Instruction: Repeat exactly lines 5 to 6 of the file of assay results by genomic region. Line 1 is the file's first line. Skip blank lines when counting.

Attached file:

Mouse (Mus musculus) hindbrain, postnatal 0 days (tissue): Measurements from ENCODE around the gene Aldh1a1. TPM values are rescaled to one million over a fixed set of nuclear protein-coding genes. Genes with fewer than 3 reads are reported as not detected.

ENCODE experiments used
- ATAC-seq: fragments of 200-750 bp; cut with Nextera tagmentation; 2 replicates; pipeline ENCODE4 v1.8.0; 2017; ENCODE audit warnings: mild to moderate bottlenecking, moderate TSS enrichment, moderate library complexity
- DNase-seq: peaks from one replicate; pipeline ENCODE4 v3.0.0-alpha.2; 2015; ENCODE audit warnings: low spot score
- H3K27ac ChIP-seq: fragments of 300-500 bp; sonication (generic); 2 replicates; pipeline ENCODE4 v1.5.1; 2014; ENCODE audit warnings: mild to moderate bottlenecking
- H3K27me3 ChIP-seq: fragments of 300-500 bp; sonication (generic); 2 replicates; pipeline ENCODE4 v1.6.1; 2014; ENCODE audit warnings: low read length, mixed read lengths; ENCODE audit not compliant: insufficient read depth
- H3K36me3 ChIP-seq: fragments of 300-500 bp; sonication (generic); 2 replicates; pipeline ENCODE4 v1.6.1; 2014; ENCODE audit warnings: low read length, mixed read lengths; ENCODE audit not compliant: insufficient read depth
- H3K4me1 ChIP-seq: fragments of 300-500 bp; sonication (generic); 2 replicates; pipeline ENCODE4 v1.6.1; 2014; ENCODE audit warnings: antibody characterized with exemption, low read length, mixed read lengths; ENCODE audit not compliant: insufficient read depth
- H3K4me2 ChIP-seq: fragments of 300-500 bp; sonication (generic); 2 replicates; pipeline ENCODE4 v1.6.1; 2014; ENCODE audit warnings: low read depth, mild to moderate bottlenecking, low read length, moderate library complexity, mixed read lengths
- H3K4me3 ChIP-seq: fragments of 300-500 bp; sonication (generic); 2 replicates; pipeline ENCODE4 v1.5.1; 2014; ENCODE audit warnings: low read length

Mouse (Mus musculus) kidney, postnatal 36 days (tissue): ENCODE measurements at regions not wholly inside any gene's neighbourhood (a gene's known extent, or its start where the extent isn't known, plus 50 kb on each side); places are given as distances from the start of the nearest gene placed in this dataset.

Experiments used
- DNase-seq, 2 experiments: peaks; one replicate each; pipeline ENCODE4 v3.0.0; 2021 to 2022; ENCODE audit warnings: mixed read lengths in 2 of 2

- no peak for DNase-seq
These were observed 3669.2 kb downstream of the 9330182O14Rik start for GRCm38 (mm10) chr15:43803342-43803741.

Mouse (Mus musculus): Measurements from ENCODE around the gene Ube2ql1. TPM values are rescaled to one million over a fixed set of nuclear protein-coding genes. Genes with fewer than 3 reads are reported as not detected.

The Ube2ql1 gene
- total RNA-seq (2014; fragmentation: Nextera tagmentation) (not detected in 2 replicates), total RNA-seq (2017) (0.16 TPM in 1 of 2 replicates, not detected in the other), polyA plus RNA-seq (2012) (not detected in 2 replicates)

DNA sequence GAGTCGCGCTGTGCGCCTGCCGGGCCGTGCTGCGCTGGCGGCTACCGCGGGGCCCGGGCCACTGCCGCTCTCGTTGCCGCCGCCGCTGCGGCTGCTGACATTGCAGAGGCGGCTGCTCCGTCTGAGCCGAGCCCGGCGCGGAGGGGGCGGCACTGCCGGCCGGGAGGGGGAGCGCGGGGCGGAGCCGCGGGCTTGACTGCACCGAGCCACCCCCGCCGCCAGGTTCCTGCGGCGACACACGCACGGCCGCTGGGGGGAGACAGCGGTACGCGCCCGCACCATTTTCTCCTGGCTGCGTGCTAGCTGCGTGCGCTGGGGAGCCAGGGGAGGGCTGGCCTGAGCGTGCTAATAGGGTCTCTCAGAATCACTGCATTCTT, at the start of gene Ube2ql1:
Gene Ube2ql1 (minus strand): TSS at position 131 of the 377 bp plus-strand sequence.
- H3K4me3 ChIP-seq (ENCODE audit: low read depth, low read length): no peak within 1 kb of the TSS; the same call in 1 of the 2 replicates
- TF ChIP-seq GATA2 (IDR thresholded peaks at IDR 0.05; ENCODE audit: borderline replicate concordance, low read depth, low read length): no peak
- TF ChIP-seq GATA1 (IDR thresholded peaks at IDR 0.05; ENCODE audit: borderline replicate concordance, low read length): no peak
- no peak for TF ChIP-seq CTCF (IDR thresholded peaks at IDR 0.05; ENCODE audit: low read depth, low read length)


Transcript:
- H3K27ac ChIP-seq: fragments of 300-500 bp; sonication (generic); 2 replicates; pipeline ENCODE4 v1.5.1; 2014; ENCODE audit warnings: mild to moderate bottlenecking
- H3K27me3 ChIP-seq: fragments of 300-500 bp; sonication (generic); 2 replicates; pipeline ENCODE4 v1.6.1; 2014; ENCODE audit warnings: low read length, mixed read lengths; ENCODE audit not compliant: insufficient read depth